Citing hundreds of sociological studies that have been replicated around the world over the past fifty years, evolutionary biology, and experimental gaming theory, she concludes that people do not generally behave like the “rational maximizers” that ecomonic theory would predict. In fact other than the 1-3% of the population who are psychopaths, people are “prosocial, ” meaning that they sacrifice to follow ethical rules, or to help or avoid harming others (although interestingly in student studies, economics majors tended to be less prosocial than others).
She recommends a three-factor model for judges, regulators and legislators who want to shape human behavior:
“Unselfish prosocial behavior toward strangers, including unselfish compliance with legal and ethical rules, is triggered by social context, including especially:
(1) instructions from authority
(2) beliefs about others’ prosocial behavior; and
(3) the magnitude of the benefits to others.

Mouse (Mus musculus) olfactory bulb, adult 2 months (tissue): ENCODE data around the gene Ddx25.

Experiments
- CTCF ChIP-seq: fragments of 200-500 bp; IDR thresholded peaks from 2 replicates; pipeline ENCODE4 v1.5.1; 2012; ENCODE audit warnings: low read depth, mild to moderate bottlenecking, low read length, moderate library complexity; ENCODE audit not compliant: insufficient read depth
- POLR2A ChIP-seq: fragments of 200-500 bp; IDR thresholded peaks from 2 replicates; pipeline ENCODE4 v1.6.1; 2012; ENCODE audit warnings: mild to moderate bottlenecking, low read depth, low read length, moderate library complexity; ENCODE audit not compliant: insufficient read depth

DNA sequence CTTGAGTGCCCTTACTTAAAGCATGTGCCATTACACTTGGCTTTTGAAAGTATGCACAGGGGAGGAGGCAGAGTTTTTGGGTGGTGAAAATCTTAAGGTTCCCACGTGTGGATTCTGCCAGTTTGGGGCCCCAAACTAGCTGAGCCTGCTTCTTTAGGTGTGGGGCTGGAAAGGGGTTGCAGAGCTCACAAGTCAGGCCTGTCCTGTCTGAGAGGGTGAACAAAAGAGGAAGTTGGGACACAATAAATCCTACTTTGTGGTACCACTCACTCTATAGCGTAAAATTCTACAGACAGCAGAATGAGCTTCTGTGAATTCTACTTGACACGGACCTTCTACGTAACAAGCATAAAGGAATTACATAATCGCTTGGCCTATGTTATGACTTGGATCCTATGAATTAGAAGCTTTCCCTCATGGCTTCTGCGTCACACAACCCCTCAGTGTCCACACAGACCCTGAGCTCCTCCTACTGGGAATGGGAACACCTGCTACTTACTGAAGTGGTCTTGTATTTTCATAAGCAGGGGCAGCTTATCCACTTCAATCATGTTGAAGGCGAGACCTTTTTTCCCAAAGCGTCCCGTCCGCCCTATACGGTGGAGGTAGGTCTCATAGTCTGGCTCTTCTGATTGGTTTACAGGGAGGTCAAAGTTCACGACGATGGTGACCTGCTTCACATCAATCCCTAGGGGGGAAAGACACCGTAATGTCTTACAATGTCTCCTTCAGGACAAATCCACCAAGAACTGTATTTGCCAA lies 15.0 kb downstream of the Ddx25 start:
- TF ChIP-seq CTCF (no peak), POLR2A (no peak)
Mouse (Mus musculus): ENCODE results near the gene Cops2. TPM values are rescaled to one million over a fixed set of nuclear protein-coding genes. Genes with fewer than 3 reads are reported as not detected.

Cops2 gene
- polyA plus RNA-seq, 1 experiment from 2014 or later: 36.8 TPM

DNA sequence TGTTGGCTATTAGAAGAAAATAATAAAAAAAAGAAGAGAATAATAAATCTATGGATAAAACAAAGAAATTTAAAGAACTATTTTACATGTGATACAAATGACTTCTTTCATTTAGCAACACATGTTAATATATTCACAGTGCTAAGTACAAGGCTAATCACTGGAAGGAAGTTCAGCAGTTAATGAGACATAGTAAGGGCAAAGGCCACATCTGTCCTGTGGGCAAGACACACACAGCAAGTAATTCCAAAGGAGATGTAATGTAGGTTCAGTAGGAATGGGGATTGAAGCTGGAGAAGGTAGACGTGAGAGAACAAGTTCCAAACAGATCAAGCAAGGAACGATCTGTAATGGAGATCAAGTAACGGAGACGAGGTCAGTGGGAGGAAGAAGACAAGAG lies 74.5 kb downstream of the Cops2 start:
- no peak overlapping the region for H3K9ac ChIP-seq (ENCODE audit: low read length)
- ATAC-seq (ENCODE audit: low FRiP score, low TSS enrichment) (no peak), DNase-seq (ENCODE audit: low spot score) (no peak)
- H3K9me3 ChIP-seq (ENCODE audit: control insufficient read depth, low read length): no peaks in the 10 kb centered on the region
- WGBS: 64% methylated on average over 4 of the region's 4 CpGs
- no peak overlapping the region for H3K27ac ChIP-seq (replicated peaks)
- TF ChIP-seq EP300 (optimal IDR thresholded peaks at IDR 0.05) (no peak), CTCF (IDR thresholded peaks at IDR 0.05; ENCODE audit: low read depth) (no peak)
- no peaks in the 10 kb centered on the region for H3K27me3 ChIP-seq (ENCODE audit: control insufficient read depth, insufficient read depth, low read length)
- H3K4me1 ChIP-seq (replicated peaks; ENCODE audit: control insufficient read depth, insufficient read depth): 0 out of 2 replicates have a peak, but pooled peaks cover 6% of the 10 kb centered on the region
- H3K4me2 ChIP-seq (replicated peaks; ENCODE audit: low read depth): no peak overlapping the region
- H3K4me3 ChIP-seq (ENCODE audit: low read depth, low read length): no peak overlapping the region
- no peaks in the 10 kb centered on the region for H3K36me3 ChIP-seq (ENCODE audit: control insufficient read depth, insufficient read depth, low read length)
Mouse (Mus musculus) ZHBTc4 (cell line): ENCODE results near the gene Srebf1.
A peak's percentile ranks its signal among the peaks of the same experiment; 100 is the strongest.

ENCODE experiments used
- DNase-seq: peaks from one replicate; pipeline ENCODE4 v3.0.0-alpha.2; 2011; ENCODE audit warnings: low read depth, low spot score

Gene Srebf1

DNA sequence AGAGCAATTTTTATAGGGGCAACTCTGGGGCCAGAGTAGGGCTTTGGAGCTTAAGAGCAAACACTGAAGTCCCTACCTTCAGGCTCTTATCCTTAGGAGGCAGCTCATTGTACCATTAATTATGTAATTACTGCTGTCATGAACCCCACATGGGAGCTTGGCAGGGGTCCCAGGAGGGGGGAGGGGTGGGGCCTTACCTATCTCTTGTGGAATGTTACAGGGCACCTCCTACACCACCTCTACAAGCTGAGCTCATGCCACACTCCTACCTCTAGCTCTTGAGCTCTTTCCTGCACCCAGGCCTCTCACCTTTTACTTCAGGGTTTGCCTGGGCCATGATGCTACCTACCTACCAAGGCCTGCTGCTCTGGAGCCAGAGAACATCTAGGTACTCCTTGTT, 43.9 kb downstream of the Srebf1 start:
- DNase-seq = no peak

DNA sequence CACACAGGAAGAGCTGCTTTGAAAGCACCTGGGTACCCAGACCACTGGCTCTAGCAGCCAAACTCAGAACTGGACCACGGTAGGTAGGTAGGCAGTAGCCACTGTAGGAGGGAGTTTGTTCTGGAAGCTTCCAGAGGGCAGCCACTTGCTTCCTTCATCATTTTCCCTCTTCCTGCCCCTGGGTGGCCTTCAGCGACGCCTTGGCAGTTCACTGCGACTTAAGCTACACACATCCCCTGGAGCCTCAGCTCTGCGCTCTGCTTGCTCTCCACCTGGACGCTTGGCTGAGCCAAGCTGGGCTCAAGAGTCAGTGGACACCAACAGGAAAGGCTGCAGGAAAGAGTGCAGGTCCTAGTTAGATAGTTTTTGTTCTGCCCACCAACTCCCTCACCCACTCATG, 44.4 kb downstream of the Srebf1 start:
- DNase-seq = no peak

Prosocial behavior declines, however, as the personal cost of acting prosocially increases.”
While she focuses on tort, contract and criminal law, her model and criticisms of the homo economicus model may be particularly helpful in the context of understanding corporate behavior. Corporations clearly influence how their people act. Professor Pamela Bucy, for example, argues that government should only be able to convict a corporation if it proves that the corporate ethos encouraged agents of the corporation to commit the criminal act. That corporate ethos results from individuals working together toward corporate goals.
Stout observes that an entire generation of business and political leaders has been taught that people only respond to material incentives, which leads to poor planning that can have devastating results by steering naturally prosocial people to toward unethical or illegal behavior. She warns against “rais[ing] the cost of conscience,” stating that “if we want people to be good, we must not tempt them to be bad.”